Are you a pushover parent? Do you find yourself giving in to your child’s pushing? Does your resolve weaken when it comes time to stick to your guns because you’re either too tired to follow through or you seem to have forgotten why you were upset in the first place?
As I’ve worked with parents over the years, many have said they struggle to control their anger with their kids and many have also admitted to being a pushover parent.
I tell parents all the time that building patience “muscles” is a must if they are to parent effectively. In the same way, resistance is a muscle that parents must develop so that they can stick to their guns and parent their kids in a way that truly helps their kids develop and grow.
Start with these four steps to help you resist the urge to be a pushover and become more intentional about your parenting.
Establish Core Values
The first step to avoid being a pushover parent is to know exactly WHY you are parenting the way you are. Have you ever asked yourself why you do what you are doing as you raise your kids? Many parents that I’ve worked with don’t; they just wing it every day, which means that what’s important one day to you may not be so important the next.
That’s why your family needs to have core values. Besides the fact that your kids need to know why you are asking or telling them to do certain things, those core values will help guide you in your parenting decisions and family priorities.
Start with listing five core value words and then expand them into statements of intention. For instance, if one of your core values is compassion, then your statement might be: We will show compassion to each other and to others we meet or know who may not even deserve it.
Once you’ve established your core values, have a family meeting to talk about them. You can even post them on the wall or fridge so you can refer to them often.
Set Boundaries and Consequences
After you’ve established your family’s core values, move on to setting boundaries and consequences. Boundaries are more specific and tangible than core values, although they may be closely related. For example, if your core value is compassion, a boundary that is closely related might by: We will not physically or verbally hurt one another. That boundary would cover physical fights and hateful words both in your home and outside with others.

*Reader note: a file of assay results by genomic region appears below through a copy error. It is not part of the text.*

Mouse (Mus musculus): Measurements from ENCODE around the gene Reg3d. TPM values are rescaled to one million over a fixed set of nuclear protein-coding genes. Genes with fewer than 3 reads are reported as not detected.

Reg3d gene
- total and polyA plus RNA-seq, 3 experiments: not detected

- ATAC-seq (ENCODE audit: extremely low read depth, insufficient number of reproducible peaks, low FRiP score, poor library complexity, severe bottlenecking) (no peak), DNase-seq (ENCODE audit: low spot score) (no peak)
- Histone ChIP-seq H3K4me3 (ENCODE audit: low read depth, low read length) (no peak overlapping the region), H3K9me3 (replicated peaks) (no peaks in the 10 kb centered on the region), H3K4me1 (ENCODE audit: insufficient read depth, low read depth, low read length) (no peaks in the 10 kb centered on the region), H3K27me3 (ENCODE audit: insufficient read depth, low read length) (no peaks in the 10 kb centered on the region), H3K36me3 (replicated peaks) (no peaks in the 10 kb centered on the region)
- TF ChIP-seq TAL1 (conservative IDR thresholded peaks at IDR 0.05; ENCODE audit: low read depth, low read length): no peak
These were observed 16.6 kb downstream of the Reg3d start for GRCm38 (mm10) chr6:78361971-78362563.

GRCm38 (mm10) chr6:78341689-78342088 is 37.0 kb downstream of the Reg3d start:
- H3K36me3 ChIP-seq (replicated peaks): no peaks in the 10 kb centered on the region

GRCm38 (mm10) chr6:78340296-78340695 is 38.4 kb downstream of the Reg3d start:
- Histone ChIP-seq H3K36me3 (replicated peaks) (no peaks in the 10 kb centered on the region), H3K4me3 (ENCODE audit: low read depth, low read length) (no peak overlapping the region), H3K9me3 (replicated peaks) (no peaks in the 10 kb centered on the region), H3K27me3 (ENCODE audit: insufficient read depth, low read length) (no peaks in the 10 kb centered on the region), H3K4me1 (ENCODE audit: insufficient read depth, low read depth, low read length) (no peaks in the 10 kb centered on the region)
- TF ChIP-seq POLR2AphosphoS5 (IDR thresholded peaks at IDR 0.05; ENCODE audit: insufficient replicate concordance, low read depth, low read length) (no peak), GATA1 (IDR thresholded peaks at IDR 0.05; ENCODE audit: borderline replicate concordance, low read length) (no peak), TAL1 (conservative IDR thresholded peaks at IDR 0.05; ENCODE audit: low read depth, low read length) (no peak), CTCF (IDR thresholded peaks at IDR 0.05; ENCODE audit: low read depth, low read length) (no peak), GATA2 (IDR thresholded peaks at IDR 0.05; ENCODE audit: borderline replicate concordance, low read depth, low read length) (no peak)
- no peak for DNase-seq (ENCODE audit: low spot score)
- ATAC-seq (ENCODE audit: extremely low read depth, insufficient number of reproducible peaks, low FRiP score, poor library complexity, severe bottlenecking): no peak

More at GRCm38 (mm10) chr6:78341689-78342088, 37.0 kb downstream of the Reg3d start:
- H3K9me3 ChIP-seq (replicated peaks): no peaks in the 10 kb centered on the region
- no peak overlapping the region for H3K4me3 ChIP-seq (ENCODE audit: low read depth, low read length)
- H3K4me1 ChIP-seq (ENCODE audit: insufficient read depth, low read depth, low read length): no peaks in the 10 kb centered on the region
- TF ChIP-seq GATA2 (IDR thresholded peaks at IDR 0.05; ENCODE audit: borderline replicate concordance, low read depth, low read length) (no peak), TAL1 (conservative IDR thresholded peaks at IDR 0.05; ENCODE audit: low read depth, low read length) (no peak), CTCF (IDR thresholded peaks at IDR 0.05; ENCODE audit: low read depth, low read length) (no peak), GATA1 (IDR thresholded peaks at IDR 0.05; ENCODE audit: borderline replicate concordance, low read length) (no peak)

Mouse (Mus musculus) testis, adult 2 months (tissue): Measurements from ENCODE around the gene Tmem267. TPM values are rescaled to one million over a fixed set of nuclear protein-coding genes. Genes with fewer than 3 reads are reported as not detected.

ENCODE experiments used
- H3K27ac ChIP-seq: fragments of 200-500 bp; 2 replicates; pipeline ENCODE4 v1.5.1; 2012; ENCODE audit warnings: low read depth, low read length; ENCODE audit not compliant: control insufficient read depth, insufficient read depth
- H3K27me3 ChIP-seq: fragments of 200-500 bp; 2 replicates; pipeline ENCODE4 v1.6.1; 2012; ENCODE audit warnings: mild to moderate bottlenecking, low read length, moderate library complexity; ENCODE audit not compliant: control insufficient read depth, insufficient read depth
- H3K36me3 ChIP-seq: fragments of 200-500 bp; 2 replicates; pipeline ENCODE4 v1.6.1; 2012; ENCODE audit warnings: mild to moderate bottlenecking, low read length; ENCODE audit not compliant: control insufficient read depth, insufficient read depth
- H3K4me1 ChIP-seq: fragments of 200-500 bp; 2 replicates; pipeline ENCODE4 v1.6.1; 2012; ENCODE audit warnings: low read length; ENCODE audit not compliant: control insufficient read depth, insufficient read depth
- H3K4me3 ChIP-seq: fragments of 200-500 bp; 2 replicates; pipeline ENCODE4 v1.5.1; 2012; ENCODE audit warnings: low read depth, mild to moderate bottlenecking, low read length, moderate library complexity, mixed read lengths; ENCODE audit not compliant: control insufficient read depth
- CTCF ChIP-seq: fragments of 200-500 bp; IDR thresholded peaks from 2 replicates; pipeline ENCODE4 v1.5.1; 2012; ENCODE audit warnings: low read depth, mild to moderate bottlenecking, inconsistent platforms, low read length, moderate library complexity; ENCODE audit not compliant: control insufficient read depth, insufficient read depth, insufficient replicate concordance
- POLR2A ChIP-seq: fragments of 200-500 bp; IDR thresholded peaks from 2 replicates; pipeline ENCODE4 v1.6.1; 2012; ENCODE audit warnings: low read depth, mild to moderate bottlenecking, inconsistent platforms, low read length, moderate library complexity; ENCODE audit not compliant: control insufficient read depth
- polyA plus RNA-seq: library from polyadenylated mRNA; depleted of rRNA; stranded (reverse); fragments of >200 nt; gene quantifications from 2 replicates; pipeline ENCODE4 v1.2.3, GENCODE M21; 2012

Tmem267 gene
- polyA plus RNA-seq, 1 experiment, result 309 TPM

As you discuss boundaries with your children, let them know what the consequences will be for crossing those boundaries. That means that you must think about it ahead of time and not just “wing it” when the boundary is ignored. Having a plan for your response will also mean that you don’t have to raise your voice or get angry. Or if you tend towards being a pushover parent, you don’t have to hesitate and even ignore it because you can’t think of what to do at the moment.
Parent for Tomorrow
Do you ever wonder what kind of adult your child will become? Do you think about the character traits you would like them to have when they are grown? As you parent day in and day out, you can be parenting for tomorrow when you strive to instill those desired character traits in your child every day. If you’ve thought about those long-term parenting goals, then you can use them to guide your parenting decisions each day.
I think one of the reasons that so many parents feel they are pushovers is because they haven’t really thought about what they are trying to achieve as they deal with parenting challenges. They are at a loss at what to do when their child acts a certain way, so they just ignore it or forget about it. This kind of parenting needs a backbone, meaning they need some goals to guide them and a plan for accomplishing those goals.
Respond, not React
If you have core values and boundaries, and if you’ve set consequences, then you will have more success when it comes to responding to your child, not reacting.
Reacting is simply a knee-jerk reaction. It may be the first thing that comes out of your mouth. It may look like anger or sarcasm or threats or comparison. More often than not, reacting is you simply venting your frustration.
Responding, on the other hand, is taking the time to think about your answer. Give yourself a breather, if you must. Come back to handle the issue when you’ve thought about what you really want your child to learn and how you can best help them learn it.
I’m pretty sure that what you say as an instant reaction and what you say after a 15-minute (or however long you need) pause will be two different things.
If you consider yourself a pushover parent, your kids know that, and they will continue to push, argue, and whine because they know you will give in. In the long run, your kids will not benefit from this type of parenting. Boundaries and core values will give them the foundation they need to grow into strong, secure adults.
If you’re tired of being a pushover parent, schedule a free intro call. I have some tools to help you get started on the road to recovery.